BEIJING (Reuters) - A Dutch artist opened what he calls the world’s largest air purifier in Beijing on Thursday, beginning the first leg of a China tour to raise awareness of environmental problems.
The seven-metre-high (7.66-yard-high) Smog Free Tower, part of the Smog Free Project started by artist and innovator Daan Roosegaarde, creates a “bubble of clean air enabling citizens to experience clean air for free,” according to his website.
The tower captures and collects more than 75 percent of airborne smog particles that have diameters of 2.5 microns and 10 microns and releases clean air around the structure.
“The Smog Free Project is about the Smog Free Tower providing clean air, but it’s also about the Smog Free Ring creating an engagement and making the people in China part of the solution, instead of just feeling part of the problem,” Roosegaarde told Reuters.
In his campaign, the artist also collects smog particles from the tower and compresses them into jewelry, such as a ring and cufflinks.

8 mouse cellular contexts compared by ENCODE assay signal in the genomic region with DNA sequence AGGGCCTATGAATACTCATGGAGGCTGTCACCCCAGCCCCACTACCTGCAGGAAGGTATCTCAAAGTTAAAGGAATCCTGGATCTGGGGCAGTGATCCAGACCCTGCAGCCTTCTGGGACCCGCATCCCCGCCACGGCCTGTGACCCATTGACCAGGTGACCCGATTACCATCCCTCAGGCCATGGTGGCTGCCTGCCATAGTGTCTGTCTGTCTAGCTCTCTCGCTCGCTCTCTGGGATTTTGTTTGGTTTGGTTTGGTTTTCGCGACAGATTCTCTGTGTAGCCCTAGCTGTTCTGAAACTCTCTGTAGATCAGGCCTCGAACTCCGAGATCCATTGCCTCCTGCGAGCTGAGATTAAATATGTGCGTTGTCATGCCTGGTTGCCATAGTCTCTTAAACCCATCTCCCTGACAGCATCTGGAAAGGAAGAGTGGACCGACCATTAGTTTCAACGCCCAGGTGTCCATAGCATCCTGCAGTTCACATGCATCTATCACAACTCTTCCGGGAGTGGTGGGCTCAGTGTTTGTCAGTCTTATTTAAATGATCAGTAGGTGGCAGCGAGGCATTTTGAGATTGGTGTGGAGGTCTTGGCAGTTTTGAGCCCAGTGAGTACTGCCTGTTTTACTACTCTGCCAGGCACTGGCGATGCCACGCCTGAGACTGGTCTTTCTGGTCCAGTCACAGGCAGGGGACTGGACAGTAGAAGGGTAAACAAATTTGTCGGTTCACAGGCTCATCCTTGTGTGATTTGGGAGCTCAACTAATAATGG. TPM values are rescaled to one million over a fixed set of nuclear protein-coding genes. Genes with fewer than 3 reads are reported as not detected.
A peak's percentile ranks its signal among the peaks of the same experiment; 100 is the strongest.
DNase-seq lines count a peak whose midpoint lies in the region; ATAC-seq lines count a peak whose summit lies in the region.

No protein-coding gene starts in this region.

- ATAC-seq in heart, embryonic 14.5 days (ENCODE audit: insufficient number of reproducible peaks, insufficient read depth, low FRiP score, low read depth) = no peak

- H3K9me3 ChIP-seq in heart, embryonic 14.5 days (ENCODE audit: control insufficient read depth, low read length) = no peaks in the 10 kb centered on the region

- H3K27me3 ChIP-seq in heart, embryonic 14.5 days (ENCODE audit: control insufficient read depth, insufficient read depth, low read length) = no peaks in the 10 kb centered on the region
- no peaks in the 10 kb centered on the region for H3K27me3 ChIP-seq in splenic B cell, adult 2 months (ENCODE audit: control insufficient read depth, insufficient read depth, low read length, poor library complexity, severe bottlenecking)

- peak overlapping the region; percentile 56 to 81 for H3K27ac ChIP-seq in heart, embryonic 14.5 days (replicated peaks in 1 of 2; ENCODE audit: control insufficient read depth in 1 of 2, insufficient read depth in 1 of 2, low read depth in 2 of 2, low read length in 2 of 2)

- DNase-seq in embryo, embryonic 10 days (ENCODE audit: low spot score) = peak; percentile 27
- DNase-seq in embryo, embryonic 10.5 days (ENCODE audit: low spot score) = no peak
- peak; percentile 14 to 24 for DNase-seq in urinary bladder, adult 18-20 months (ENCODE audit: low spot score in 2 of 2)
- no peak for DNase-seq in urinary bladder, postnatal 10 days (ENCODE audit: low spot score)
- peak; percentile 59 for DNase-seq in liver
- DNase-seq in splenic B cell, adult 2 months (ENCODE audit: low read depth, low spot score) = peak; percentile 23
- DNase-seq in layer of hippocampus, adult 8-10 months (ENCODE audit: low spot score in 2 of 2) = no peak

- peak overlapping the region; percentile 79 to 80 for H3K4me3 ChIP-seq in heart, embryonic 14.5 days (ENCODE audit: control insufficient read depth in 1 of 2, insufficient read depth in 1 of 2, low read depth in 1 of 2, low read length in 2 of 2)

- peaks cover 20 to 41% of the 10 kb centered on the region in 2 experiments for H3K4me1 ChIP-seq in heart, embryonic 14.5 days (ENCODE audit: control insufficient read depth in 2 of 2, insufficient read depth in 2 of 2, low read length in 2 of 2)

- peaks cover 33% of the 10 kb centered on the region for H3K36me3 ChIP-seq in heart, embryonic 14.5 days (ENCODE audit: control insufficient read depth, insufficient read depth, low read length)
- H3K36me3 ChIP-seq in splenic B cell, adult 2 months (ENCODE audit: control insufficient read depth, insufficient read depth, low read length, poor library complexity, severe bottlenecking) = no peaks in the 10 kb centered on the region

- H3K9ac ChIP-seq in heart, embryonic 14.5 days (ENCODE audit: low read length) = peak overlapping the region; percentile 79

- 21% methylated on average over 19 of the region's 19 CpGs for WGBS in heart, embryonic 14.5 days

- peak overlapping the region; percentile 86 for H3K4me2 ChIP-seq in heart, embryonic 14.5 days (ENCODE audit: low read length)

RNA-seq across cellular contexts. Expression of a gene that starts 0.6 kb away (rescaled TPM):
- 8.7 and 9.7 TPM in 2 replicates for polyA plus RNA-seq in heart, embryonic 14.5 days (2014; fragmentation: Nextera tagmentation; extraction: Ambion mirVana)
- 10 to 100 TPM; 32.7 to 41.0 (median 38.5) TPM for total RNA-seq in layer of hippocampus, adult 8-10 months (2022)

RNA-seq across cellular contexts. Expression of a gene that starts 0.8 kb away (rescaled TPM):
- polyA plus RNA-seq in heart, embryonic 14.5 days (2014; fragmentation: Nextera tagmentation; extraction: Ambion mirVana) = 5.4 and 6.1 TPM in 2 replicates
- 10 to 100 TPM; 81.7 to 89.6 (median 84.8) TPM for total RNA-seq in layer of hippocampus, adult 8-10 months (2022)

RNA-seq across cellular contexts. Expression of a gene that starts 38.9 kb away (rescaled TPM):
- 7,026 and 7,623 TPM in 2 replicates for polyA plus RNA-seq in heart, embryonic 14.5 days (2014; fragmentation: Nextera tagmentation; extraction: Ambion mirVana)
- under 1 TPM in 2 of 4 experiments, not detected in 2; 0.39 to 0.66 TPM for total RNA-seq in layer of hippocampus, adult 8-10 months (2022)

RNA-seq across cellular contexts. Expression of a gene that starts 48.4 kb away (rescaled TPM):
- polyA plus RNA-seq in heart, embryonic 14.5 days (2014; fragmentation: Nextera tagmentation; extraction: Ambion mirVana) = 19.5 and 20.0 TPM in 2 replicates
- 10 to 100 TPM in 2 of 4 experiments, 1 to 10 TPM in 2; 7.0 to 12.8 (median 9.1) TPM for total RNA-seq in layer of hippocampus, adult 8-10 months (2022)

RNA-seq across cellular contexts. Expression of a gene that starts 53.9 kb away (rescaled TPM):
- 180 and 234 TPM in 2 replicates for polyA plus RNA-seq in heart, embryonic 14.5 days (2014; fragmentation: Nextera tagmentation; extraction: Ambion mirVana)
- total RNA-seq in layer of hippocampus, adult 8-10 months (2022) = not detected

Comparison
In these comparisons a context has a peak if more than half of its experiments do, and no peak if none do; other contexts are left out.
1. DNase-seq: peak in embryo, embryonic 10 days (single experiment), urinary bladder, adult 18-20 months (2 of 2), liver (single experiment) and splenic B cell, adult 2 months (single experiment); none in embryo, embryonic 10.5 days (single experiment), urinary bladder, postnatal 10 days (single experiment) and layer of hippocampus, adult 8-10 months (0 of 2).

Decades of growth-at-all-costs economic development in China has spawned massive problems of air, water and soil pollution that the ruling Communist Party has only in recent years begun to tackle.
Nationwide, China has earmarked 17 trillion yuan ($2.6 trillion) for investment in environmental protection between 2016 and 2020, according to state news agency Xinhua.
Beijing itself has promised compensation to firms closed on pollution grounds.
One resident said she would like to see more projects like the tower to raise awareness of air pollution in Beijing.
“My whole family was coughing due to the smog the other day,” said Wang Aili, 34, adding that her son could not play outside when air pollution levels were high.
“I hope there can be more equipment or artwork that can raise people’s awareness of smog in Beijing,” she said. “I hope we can have more blue skies.”
The Smog Free Project will travel to four major Chinese cities in the coming year, according to the website.
Editing by Darren Schuettler